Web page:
This morning Google announced Google SketchUp 7.1. This new version will be a free upgrade for existing Pro users, and has emphasis on three important aspects of this easy-to-use (yet powerful and extensible) software: performance, an improved version of LayOut (2.1) and collaboration.
As for performance, the engine has been improved and you will notice that orbiting, zooming and drawing can be quicker and smoother in 7.1, for both PC and Mac editions.
LayOut 2.1, the SU componente that enables you to create presentation boards and design documents straight from your model, has now the ability to apply dimensions to scaled SU models and vector graphics. Based on my personal experience, LayOut is very good to deliver quick construction documents and has helped me a lot working with furniture manufacturers. The new dimension tool is something I was waiting for.
LayOut 2.1 also includes snap to the model, an improveed Freehand tool, lists (bullet or numbered, very useful) in the text area, improved grids and improved copy/paste, making it easier to work with other design softwares. You can see more on the video and images below.
(those are not my designs)
As for collaboration, the new features are both in export/import and online capabilities. For example, you can now Import and Export in the COLLADA (COLLAborative Design Activity) format, a 3D file format based on open standards that allows you to easily work exchange information across different 3D softwares (Maya, Poser, 3DS Max, LightWave, Cinema 4D, Softimage XSI, Houdini, Blender, Modo, Strata 3D and more). With SketchUp Pro 7, you can import and export files in a number of 2D and 3D formats, including DXF, DWG, 3DS, OBJ, XSI, EPS, PDF and more.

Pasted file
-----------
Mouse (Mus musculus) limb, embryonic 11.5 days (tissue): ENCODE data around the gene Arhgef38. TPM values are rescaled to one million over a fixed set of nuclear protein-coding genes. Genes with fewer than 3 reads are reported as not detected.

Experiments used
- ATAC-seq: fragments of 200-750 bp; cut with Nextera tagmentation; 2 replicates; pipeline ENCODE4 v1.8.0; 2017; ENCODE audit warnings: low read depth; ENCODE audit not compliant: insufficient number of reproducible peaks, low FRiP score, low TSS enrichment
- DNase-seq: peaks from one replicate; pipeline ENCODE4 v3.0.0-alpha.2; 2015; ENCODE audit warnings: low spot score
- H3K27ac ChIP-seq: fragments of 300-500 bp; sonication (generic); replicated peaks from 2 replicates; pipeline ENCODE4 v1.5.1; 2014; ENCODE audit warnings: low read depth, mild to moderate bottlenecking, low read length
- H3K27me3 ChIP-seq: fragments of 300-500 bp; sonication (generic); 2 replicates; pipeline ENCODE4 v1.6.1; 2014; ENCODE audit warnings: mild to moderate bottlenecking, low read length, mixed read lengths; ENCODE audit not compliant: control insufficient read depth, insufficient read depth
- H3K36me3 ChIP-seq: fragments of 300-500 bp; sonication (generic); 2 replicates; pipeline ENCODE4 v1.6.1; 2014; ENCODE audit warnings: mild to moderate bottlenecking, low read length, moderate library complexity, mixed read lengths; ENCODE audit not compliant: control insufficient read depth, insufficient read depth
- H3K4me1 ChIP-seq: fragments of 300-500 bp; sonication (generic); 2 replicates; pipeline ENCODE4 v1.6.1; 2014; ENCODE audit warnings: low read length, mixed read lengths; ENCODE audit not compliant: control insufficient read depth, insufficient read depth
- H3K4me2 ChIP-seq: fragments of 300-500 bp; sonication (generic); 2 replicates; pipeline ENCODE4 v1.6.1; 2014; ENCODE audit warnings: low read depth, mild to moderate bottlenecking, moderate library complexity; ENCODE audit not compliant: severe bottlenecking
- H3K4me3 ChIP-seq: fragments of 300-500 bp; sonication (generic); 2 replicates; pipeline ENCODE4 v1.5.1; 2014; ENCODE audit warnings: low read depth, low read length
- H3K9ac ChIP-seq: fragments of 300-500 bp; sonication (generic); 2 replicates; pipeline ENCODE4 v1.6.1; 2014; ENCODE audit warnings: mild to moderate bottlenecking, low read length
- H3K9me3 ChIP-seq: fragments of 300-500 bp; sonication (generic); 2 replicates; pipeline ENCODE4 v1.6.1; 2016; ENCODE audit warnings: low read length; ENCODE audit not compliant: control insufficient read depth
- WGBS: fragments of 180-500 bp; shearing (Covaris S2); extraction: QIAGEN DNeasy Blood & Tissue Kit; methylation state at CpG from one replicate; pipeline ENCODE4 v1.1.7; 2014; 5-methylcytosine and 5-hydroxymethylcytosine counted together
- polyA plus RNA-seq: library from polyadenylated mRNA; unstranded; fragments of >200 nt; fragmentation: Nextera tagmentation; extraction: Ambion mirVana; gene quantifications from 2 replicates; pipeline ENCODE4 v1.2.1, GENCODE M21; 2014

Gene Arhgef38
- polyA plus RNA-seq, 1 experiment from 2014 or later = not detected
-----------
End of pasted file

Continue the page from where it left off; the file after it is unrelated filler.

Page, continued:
You can now upload components straight from SketchUp to Google’s 3D Warehouse. Previously, you needed to put the component isolated on a new file to upload it. For example, you can now split large city models into buildings, preserve Dynamic Component functionality and more.
And this urban approach gets more and more exciting, as it is now possible to import and export the now popular KMZ format, extending geo-location usage. You can even browse nearby models from inside SketchUp.
And probably one of the most exciting features is the integration with Google Streeview, which allows you to take textures directly from actual views of the city (where available). Imagine how fast and accurate you can model a city or your project’s context with this tools. And if you add collaboration with your teamwork (or other users) with components and nearby models… it becomes a powerful tool.